We live in a real-time traffic, turn-by-turn directions, GPS world. Why do financial institutions still hand out the equivalent of gas station maps?
I hear from many financial institutions that creating financial plans for their clients is an important goal, in fact some have goals to provide financial plans to all or a significant percentage of their clients. Part of this is a noble goal– firms will be able to do their best work when it’s relevant to a clients’ unique situation and goals. But it also makes good business sense. Research links financial planning to deeper wallet share and a higher likelihood achieving that elusive “primary financial advisor” status.
Unfortunately, the client’s experience at most firms goes something like this:
- Bring your financial advisor a briefcase full of personal papers (tax returns, bank and brokerage statements, insurance policies, will, trust documents, etc.)
- Your financial advisor, their financial planner colleague, or one of their assistants will manually input data from your personal papers into financial planning software.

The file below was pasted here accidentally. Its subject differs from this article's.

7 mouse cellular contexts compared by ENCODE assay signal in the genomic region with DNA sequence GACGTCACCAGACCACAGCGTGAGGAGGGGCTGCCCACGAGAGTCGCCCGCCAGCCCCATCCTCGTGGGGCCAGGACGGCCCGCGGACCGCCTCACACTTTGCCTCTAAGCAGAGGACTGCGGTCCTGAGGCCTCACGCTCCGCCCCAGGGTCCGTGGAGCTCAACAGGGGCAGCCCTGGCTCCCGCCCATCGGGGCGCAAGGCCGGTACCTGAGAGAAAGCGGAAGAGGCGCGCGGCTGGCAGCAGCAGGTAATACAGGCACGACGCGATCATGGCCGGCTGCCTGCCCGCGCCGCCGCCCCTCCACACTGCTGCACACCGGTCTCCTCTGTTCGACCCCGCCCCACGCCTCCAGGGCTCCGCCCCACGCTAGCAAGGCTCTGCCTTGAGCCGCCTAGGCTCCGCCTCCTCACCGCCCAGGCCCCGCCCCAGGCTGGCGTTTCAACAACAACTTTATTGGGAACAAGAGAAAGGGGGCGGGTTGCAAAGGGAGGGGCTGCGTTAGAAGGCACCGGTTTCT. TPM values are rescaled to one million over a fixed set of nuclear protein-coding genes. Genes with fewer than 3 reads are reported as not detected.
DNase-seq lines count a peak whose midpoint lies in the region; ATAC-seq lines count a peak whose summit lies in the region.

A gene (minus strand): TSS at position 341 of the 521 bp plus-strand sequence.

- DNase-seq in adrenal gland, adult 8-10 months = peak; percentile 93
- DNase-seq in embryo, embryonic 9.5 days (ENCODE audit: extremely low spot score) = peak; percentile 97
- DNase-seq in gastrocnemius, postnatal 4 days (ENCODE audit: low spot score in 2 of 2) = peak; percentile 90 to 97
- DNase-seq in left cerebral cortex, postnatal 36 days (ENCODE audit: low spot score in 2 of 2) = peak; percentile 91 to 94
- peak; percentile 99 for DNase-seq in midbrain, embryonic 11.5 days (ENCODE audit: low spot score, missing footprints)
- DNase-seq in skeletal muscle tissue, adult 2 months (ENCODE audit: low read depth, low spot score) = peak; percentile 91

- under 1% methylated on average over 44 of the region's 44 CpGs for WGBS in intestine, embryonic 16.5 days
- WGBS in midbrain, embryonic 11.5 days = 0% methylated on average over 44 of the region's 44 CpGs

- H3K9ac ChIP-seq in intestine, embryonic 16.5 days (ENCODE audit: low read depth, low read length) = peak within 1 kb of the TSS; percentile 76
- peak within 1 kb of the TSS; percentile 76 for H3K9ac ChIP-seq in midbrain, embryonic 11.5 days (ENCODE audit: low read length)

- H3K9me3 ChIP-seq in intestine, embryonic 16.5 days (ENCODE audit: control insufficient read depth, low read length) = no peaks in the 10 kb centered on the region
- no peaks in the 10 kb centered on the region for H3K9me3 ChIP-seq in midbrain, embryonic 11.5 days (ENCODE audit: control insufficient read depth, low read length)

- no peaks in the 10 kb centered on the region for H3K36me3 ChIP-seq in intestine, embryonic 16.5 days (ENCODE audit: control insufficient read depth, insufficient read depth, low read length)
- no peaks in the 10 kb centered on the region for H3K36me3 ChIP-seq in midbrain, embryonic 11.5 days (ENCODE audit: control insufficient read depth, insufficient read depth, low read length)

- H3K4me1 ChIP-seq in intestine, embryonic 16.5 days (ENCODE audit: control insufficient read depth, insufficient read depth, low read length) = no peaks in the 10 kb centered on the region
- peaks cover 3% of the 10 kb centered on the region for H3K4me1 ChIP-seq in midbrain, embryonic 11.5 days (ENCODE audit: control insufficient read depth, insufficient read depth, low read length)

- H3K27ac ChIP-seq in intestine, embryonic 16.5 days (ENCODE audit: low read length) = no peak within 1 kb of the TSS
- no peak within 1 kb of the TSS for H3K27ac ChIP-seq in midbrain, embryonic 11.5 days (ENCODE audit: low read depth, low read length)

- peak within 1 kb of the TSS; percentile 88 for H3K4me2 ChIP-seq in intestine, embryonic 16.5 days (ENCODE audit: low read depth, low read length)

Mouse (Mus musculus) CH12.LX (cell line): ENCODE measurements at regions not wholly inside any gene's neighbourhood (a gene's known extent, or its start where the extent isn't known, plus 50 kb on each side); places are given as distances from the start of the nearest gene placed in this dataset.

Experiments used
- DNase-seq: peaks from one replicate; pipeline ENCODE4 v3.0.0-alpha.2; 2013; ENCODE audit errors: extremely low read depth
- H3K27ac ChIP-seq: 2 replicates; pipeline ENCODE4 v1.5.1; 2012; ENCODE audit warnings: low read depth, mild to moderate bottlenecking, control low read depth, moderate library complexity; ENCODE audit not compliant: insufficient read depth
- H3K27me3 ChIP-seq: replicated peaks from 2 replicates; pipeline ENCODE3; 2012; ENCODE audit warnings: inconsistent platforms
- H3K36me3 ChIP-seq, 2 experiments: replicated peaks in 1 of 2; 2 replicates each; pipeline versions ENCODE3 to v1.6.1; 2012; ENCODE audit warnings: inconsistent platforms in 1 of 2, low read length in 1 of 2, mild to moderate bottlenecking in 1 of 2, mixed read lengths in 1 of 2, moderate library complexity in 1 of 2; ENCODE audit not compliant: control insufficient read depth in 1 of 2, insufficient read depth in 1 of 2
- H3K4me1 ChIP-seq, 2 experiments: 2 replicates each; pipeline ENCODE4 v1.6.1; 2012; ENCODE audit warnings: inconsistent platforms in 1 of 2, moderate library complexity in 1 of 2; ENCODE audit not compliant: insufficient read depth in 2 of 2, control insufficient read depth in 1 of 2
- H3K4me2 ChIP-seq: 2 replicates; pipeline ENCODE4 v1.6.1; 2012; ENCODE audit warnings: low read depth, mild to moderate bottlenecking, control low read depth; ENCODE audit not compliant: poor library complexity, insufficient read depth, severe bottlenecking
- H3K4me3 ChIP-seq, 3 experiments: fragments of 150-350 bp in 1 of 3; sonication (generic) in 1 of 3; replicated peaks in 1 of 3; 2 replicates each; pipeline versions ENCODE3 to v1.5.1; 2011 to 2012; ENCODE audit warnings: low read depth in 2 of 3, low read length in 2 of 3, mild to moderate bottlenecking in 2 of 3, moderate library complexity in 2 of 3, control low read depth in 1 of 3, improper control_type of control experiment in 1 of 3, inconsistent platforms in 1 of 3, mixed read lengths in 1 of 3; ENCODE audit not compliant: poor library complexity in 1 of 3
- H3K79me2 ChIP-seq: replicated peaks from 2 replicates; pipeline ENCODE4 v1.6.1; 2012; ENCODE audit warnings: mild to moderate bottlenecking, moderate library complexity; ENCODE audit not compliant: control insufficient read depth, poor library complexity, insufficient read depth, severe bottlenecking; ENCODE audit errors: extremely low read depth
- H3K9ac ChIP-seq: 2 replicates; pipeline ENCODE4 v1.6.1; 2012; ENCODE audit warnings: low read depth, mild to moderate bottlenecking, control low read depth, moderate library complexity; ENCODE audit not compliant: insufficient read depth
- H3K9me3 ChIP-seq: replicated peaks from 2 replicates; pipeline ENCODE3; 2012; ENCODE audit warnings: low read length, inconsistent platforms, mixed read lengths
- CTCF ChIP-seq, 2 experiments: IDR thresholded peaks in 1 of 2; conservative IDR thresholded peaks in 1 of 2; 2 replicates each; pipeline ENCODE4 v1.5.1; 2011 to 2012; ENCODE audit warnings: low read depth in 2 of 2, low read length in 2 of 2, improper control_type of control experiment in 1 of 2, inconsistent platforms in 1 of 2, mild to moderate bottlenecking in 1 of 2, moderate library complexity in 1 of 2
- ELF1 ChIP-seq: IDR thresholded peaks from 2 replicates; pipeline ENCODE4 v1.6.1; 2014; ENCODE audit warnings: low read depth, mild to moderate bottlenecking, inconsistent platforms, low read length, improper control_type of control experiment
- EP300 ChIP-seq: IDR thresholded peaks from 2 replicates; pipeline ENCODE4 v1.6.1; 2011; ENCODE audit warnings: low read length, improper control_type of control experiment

- Meet with your advisor again and receive a spiffy multi-page document with color pie charts and bar charts a bunch of text (that usually says you will not be able to meet all of your financial goals unless you immediately and significantly increase your savings and reduce your spending).
- File your financial plan away with the rest of your personal papers.
- You may get a call in about a year to repeat the process (or maybe not, if they were just conducting a box-checking exercise).
That’s the paper gas station map, folded up inside out at the bottom of your financial glove box.
Firms should be integrating a broader view of client data onto their desktops and into their financial planning process. According to research from CEB Tower Group, 90% of advisors cannot see a consolidated view of their clients’ holdings that are held away from their firm, and 76% cannot even see a consolidated view of their clients’ holdings within their own organization!
It’s not just financial planning. The client onboarding process is often a similarly manual process that also often squanders significant opportunity to improve client engagement.
It’s time to bring the industry into the GPS world.